To commemorate the 200th anniversary of the birth of the feminist pioneer and writer of Battle Hymn of the Republic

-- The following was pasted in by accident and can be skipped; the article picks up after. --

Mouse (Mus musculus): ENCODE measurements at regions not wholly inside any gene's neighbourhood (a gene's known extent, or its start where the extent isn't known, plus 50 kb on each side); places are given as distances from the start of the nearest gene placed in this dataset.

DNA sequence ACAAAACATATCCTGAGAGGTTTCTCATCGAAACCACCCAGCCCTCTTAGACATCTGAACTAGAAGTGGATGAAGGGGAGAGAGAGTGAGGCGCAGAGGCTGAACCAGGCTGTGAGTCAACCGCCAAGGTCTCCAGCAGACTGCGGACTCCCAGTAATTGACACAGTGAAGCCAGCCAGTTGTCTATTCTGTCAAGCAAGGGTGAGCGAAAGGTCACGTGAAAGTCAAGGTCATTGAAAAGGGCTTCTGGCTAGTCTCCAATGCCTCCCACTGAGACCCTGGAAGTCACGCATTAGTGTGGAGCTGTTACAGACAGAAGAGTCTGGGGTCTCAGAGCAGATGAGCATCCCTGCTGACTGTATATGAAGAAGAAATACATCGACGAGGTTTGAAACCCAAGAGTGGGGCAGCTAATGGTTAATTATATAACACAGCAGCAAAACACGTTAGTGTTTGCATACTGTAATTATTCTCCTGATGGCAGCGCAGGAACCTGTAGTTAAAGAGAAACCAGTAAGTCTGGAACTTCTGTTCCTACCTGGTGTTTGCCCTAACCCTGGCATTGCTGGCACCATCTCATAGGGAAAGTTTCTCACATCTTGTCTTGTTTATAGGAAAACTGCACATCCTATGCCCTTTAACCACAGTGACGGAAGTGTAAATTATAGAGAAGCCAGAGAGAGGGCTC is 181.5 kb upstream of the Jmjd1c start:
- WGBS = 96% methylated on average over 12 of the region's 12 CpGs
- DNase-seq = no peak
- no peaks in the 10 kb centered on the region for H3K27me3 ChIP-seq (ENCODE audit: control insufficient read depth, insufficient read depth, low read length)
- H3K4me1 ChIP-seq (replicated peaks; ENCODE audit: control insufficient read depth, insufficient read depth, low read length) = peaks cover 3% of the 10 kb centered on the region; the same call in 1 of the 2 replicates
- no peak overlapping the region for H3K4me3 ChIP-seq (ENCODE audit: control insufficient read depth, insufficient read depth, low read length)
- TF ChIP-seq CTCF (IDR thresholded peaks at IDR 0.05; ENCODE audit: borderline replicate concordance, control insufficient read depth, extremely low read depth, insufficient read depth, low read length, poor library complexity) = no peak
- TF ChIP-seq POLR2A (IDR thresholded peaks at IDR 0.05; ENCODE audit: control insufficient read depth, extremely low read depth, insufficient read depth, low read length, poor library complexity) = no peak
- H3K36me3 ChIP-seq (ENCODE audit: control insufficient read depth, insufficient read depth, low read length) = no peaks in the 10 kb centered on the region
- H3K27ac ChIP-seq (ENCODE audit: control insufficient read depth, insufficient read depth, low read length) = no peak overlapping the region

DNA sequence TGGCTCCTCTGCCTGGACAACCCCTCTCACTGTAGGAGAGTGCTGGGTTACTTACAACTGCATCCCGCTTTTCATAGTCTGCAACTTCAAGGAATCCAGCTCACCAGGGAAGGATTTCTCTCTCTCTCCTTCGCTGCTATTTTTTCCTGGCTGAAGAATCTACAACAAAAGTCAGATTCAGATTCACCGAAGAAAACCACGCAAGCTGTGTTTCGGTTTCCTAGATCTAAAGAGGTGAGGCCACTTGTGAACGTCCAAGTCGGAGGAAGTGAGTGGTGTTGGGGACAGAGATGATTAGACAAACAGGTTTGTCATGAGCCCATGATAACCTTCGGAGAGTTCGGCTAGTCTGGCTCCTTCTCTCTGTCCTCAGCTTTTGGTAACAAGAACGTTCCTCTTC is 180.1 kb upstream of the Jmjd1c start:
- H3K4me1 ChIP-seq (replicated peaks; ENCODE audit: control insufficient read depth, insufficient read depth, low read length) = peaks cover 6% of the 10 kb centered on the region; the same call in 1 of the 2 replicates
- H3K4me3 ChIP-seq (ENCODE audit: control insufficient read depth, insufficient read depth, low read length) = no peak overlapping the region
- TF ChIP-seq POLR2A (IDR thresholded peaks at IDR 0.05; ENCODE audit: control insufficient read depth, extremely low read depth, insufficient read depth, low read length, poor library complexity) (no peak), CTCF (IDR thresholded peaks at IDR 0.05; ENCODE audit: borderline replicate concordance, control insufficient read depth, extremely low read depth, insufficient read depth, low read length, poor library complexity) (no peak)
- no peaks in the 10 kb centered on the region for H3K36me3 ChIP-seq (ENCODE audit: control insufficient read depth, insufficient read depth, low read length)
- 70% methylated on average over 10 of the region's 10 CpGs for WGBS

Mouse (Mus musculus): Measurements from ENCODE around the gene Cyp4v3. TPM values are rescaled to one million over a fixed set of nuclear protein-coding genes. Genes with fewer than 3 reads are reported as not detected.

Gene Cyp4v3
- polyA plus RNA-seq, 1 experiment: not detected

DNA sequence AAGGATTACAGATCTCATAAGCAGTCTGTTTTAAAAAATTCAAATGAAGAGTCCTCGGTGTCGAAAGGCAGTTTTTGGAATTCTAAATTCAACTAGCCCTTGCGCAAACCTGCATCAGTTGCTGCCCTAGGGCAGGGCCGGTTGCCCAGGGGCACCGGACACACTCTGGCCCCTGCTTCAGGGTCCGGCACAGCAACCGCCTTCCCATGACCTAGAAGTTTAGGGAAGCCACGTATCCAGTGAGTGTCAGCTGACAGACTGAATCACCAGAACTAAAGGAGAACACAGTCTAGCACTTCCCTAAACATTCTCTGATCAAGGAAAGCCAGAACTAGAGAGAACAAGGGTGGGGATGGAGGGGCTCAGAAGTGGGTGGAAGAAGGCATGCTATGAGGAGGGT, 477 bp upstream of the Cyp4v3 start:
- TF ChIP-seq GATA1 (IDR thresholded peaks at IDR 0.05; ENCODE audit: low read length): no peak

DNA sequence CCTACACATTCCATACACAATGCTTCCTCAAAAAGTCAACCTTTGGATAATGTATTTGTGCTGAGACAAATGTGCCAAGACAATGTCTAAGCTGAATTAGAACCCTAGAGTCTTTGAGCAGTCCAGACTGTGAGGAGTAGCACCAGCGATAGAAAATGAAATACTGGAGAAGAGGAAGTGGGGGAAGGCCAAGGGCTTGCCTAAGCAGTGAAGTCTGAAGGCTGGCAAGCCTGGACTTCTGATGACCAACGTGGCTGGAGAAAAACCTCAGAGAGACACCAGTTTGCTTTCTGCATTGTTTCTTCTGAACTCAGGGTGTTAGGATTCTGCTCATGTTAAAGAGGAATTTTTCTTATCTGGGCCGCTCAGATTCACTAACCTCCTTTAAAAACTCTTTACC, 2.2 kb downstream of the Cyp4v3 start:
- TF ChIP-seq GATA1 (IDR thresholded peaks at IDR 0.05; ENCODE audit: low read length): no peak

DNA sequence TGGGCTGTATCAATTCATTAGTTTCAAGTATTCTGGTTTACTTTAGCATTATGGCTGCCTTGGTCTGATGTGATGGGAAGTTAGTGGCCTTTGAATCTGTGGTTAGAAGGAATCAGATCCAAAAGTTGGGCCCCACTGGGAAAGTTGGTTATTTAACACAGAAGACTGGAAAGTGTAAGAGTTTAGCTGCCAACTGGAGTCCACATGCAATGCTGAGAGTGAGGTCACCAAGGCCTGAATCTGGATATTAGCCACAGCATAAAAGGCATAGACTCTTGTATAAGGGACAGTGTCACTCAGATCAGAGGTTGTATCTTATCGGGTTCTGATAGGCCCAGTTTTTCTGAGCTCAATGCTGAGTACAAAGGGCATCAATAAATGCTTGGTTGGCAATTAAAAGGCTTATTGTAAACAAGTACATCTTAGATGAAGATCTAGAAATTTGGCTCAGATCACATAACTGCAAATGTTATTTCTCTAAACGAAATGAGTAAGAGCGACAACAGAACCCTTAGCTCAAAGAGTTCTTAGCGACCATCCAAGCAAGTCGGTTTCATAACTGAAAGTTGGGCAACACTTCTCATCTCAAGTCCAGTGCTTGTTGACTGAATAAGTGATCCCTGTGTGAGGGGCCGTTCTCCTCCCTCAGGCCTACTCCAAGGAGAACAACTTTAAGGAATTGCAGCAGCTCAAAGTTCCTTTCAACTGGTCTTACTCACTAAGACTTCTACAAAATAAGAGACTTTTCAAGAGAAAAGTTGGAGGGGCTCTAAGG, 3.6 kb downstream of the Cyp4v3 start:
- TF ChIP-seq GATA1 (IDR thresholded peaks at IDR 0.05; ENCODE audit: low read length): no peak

Heiress. Poet. Author. Lecturer. Feminist. Pacifist. Abolitionist. Julia Ward Howe wrote a mildly shocking sexual novel that was published to good reviews. She also wrote the unforgettable words to the Civil War anthem, Battle Hymn of the Republic, after visiting the Union troops in Washington, DC the previous day. She helped to establish Mother’s Day and became a groundbreaking figure in the abolitionist and suffrage movements. There wasn’t anything Julia couldn’t do. That is—as long as she kept up with her domestic chores. Born in 1819, Julia’s world was very much a man’s world. She married Samuel Gridley Howe, a handsome accomplished doctor, renowned for his work at the Perkins Institute for the Blind. But he was a domineering husband who believed Julia should find all her happiness in her home and children. He did everything he could to stifle her creativity and independence; their entire marriage was a miserable power struggle. Upon his death, she wrote in her journal, “My new life begins today.” And, for the next forty years, she led a very remarkable life for her time…and any time.